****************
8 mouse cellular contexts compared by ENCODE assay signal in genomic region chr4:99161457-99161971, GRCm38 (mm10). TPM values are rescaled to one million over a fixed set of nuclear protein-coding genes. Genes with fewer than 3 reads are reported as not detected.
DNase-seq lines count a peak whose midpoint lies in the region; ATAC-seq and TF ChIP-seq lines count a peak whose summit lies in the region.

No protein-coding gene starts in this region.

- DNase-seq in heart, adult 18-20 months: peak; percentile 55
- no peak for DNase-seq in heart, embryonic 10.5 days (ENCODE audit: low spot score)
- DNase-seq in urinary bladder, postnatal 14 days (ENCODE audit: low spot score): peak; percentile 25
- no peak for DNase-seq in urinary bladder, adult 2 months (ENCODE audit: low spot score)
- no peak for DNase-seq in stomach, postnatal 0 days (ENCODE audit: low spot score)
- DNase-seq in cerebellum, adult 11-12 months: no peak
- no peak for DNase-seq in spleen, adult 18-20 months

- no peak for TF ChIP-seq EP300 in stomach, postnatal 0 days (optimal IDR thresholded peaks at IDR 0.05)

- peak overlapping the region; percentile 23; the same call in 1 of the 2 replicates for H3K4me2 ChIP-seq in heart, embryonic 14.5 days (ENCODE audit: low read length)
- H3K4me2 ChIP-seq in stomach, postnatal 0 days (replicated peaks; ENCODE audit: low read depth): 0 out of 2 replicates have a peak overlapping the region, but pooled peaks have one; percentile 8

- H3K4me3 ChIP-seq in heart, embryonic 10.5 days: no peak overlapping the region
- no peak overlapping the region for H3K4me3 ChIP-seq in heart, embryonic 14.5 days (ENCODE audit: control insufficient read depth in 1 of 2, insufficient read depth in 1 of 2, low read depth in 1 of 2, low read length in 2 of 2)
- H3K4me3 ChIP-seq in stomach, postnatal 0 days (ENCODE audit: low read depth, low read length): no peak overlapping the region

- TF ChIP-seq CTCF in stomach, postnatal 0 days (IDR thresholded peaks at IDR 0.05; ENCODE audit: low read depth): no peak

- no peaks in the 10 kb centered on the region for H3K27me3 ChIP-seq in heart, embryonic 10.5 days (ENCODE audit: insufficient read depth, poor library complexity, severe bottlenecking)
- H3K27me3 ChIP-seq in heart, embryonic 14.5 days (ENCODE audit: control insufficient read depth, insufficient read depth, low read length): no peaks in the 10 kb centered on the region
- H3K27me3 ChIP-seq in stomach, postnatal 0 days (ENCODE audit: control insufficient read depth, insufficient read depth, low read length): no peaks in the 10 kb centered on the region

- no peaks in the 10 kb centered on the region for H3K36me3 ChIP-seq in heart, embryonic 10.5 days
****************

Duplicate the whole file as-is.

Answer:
8 mouse cellular contexts compared by ENCODE assay signal in genomic region chr4:99161457-99161971, GRCm38 (mm10). TPM values are rescaled to one million over a fixed set of nuclear protein-coding genes. Genes with fewer than 3 reads are reported as not detected.
DNase-seq lines count a peak whose midpoint lies in the region; ATAC-seq and TF ChIP-seq lines count a peak whose summit lies in the region.

No protein-coding gene starts in this region.

- DNase-seq in heart, adult 18-20 months: peak; percentile 55
- no peak for DNase-seq in heart, embryonic 10.5 days (ENCODE audit: low spot score)
- DNase-seq in urinary bladder, postnatal 14 days (ENCODE audit: low spot score): peak; percentile 25
- no peak for DNase-seq in urinary bladder, adult 2 months (ENCODE audit: low spot score)
- no peak for DNase-seq in stomach, postnatal 0 days (ENCODE audit: low spot score)
- DNase-seq in cerebellum, adult 11-12 months: no peak
- no peak for DNase-seq in spleen, adult 18-20 months

- no peak for TF ChIP-seq EP300 in stomach, postnatal 0 days (optimal IDR thresholded peaks at IDR 0.05)

- peak overlapping the region; percentile 23; the same call in 1 of the 2 replicates for H3K4me2 ChIP-seq in heart, embryonic 14.5 days (ENCODE audit: low read length)
- H3K4me2 ChIP-seq in stomach, postnatal 0 days (replicated peaks; ENCODE audit: low read depth): 0 out of 2 replicates have a peak overlapping the region, but pooled peaks have one; percentile 8

- H3K4me3 ChIP-seq in heart, embryonic 10.5 days: no peak overlapping the region
- no peak overlapping the region for H3K4me3 ChIP-seq in heart, embryonic 14.5 days (ENCODE audit: control insufficient read depth in 1 of 2, insufficient read depth in 1 of 2, low read depth in 1 of 2, low read length in 2 of 2)
- H3K4me3 ChIP-seq in stomach, postnatal 0 days (ENCODE audit: low read depth, low read length): no peak overlapping the region

- TF ChIP-seq CTCF in stomach, postnatal 0 days (IDR thresholded peaks at IDR 0.05; ENCODE audit: low read depth): no peak

- no peaks in the 10 kb centered on the region for H3K27me3 ChIP-seq in heart, embryonic 10.5 days (ENCODE audit: insufficient read depth, poor library complexity, severe bottlenecking)
- H3K27me3 ChIP-seq in heart, embryonic 14.5 days (ENCODE audit: control insufficient read depth, insufficient read depth, low read length): no peaks in the 10 kb centered on the region
- H3K27me3 ChIP-seq in stomach, postnatal 0 days (ENCODE audit: control insufficient read depth, insufficient read depth, low read length): no peaks in the 10 kb centered on the region

- no peaks in the 10 kb centered on the region for H3K36me3 ChIP-seq in heart, embryonic 10.5 days